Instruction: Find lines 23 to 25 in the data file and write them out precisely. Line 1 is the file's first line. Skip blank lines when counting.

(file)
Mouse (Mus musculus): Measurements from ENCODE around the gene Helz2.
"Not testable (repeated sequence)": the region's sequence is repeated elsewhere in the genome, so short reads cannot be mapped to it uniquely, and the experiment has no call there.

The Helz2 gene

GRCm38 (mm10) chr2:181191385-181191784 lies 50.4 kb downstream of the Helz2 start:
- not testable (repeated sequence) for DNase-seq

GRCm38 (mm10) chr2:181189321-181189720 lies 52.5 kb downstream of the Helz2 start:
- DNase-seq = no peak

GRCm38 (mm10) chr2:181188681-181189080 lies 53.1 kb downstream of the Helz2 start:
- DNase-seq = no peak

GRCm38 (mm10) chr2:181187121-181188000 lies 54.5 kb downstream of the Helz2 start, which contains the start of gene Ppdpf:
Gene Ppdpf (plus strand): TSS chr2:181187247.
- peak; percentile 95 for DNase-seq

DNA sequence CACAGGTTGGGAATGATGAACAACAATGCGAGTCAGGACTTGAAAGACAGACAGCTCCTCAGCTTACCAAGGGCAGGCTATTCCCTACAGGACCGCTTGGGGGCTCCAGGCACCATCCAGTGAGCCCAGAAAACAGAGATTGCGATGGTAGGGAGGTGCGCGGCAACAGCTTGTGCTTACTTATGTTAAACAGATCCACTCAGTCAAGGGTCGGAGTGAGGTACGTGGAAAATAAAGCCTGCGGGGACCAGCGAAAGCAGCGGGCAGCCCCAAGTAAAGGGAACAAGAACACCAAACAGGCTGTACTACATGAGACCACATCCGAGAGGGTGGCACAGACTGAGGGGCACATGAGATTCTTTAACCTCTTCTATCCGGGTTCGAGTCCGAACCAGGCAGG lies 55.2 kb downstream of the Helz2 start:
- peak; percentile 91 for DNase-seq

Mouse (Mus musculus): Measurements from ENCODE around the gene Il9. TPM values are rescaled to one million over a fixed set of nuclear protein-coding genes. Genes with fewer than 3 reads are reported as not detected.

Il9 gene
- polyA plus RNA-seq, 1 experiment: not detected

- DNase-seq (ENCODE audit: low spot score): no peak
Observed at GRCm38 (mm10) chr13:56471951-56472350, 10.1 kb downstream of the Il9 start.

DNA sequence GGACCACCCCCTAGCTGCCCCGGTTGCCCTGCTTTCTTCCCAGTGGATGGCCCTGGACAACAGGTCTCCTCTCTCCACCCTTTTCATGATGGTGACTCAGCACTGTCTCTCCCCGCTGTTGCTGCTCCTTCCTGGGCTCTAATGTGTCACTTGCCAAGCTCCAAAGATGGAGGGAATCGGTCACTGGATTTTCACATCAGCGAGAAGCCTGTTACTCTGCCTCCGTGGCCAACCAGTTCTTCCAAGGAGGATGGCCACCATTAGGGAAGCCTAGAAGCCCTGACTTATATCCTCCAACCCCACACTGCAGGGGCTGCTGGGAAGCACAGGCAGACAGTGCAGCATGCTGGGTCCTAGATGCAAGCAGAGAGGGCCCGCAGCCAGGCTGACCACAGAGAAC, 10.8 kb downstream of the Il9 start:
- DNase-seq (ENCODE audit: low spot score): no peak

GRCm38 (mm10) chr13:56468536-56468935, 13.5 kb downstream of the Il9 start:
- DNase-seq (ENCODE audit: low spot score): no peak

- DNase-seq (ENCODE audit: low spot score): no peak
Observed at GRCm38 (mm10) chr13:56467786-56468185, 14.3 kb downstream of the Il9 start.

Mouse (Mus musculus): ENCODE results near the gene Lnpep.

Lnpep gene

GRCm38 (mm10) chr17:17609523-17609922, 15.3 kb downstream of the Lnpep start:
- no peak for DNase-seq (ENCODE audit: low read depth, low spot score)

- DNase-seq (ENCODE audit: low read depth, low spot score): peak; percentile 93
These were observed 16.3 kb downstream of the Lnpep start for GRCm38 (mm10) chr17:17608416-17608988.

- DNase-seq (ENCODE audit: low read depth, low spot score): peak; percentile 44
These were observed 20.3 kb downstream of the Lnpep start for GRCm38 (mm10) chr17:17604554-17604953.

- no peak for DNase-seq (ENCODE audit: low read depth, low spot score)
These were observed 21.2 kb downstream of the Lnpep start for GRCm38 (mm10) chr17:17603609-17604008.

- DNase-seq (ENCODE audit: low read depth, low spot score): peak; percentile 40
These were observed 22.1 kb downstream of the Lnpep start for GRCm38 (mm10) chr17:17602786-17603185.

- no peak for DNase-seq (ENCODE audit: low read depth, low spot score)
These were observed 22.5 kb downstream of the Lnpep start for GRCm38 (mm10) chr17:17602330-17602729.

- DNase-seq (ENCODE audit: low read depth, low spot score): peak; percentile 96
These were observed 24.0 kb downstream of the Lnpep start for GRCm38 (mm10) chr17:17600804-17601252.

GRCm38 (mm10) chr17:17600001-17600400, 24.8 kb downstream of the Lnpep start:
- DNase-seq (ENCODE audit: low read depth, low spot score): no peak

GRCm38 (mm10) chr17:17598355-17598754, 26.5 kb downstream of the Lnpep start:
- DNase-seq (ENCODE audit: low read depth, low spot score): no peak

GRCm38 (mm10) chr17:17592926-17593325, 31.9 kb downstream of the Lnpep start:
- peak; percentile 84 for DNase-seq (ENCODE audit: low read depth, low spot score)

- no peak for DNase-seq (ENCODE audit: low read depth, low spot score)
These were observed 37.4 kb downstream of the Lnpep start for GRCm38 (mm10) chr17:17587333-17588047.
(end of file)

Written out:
- DNase-seq (ENCODE audit: low spot score): no peak

- DNase-seq (ENCODE audit: low spot score): no peak
Observed at GRCm38 (mm10) chr13:56467786-56468185, 14.3 kb downstream of the Il9 start.